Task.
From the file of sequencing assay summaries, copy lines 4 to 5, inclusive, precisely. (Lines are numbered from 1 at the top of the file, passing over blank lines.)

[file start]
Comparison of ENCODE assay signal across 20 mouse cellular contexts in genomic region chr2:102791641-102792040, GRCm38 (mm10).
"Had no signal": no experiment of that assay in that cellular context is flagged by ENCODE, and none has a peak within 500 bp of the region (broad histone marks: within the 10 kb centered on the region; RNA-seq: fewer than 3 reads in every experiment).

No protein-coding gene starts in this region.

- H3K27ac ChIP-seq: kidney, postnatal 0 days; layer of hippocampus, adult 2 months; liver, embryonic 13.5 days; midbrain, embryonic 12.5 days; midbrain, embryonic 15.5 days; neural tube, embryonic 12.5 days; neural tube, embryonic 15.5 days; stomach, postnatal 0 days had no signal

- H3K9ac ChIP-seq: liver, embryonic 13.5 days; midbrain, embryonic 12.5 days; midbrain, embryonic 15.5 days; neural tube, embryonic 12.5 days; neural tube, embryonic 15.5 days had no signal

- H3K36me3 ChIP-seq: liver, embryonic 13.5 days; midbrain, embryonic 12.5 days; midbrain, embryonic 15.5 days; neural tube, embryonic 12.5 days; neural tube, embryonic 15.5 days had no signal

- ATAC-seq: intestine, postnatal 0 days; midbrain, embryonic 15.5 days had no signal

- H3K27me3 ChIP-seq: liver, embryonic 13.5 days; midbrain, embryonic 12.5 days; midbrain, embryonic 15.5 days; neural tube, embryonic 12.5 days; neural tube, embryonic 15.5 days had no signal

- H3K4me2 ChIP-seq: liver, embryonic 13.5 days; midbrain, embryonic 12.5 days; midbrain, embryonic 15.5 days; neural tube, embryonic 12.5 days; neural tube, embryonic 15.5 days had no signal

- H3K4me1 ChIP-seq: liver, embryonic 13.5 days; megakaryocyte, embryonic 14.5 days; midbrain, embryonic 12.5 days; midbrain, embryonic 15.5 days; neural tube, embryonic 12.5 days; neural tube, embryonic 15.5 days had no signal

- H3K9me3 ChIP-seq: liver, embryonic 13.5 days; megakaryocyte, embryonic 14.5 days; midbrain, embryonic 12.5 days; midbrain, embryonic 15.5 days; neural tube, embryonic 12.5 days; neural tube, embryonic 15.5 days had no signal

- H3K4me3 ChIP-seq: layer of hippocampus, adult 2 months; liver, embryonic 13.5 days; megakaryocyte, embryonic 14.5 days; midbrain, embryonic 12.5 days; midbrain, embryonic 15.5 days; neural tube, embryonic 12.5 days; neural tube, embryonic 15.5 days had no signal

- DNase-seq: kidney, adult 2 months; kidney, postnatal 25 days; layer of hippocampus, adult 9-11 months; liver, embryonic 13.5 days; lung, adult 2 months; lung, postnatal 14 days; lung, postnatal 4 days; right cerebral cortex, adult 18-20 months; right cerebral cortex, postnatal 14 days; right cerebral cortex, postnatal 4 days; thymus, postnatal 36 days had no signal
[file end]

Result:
- H3K27ac ChIP-seq: kidney, postnatal 0 days; layer of hippocampus, adult 2 months; liver, embryonic 13.5 days; midbrain, embryonic 12.5 days; midbrain, embryonic 15.5 days; neural tube, embryonic 12.5 days; neural tube, embryonic 15.5 days; stomach, postnatal 0 days had no signal

- H3K9ac ChIP-seq: liver, embryonic 13.5 days; midbrain, embryonic 12.5 days; midbrain, embryonic 15.5 days; neural tube, embryonic 12.5 days; neural tube, embryonic 15.5 days had no signal